Working with Dialog Boxes

Any time you select a menu command that's followed by an ellipsis, Excel displays a dialog box. Think of a dialog box as a form that you need to complete and verify for Excel to continue. Figure 1.9 shows a dialog box and some of its standard elements.

Figure 1.9. The Print dialog box contains typical dialog box elements.


Each dialog box contains one or more of the following elements:

  • Command buttons appear in every dialog box. OK, Cancel, and Apply are commonly used in dialog boxes.

  • List boxes provide two or more available choices. You select the item you want by clicking it.

  • Check boxes let you turn options on or off. Click inside a check box to turn an option off if it's on (and vice versa). If multiple check boxes are displayed together, you can choose more than one option.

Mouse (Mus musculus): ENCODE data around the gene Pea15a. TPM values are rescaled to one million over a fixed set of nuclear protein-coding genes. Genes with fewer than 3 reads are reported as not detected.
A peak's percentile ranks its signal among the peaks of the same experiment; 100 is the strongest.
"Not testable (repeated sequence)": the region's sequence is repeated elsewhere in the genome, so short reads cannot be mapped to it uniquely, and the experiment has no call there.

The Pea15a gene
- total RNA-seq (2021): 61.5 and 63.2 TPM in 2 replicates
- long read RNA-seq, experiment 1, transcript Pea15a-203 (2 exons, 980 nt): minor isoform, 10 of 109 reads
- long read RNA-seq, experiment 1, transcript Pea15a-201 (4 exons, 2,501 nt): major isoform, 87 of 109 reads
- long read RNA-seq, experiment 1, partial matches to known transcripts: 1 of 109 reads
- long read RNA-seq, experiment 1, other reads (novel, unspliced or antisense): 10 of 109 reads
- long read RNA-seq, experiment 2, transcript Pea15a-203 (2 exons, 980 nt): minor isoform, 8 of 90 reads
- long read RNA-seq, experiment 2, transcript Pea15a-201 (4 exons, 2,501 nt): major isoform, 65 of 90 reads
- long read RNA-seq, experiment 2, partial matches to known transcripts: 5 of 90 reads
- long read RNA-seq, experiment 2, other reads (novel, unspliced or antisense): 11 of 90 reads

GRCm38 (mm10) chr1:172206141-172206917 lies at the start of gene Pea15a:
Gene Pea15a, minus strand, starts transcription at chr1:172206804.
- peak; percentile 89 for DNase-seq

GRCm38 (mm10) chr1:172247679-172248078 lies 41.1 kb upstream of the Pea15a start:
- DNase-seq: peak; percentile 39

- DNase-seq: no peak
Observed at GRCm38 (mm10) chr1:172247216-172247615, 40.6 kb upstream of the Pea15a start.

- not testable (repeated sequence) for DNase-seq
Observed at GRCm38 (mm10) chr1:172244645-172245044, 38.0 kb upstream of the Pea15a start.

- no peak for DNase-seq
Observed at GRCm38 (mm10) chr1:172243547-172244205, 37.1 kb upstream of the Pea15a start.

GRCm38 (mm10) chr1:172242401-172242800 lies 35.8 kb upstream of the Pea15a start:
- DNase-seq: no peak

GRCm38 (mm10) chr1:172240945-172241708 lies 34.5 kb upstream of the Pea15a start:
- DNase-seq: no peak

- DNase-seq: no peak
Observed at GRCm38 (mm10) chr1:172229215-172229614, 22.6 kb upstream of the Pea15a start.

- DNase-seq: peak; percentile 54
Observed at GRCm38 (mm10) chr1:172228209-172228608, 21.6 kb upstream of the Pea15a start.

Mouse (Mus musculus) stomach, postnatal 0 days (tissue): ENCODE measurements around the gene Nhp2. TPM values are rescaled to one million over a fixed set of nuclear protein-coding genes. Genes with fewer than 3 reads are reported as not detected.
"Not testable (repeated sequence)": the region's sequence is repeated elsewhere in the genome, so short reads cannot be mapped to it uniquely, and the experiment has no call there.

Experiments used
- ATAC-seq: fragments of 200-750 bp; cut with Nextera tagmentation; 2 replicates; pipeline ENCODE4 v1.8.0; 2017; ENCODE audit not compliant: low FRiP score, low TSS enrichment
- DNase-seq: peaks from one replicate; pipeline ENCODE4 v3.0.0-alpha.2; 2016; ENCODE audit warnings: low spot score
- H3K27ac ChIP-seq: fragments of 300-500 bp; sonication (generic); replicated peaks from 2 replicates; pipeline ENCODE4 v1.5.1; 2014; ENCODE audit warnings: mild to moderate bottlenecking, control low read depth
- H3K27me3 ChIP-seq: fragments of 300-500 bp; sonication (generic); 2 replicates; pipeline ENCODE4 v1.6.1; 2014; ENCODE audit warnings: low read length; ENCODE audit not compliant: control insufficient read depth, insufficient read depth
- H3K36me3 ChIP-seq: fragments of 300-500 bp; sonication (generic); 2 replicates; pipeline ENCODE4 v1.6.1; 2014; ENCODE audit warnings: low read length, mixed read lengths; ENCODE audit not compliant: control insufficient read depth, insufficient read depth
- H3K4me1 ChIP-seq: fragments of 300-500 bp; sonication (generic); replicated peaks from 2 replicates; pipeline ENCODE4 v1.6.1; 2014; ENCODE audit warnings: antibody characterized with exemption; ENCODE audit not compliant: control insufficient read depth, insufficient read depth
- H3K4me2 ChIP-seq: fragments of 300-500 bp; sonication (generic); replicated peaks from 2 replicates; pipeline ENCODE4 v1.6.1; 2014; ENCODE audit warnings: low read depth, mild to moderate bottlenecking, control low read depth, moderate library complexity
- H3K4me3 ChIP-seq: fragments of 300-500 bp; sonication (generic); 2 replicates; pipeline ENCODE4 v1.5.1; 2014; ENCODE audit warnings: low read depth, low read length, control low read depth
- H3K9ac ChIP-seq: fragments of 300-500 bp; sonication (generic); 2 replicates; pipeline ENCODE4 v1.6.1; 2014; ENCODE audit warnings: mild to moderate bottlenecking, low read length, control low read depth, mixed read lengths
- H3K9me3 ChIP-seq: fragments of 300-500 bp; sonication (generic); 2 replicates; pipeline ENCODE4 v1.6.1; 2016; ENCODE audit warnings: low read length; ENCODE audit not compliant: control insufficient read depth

• Option buttons work a lot like check boxes, except that you can select only one option in a group. Clicking one option deselects the currently selected option.

  • Text boxes are "fill in the blank" boxes. Click inside a text box to activate it and replace the current text, if any, with your entry.

  • Spin boxes are used to change the contents of a text box. To change what's displayed, click the up or down arrow to change the setting.

  • Tabs appear across the top of some dialog boxes and offer selections of related options or functions. Click a tab to see a list of options relative to the specific tab.

    Part I: Excel Basics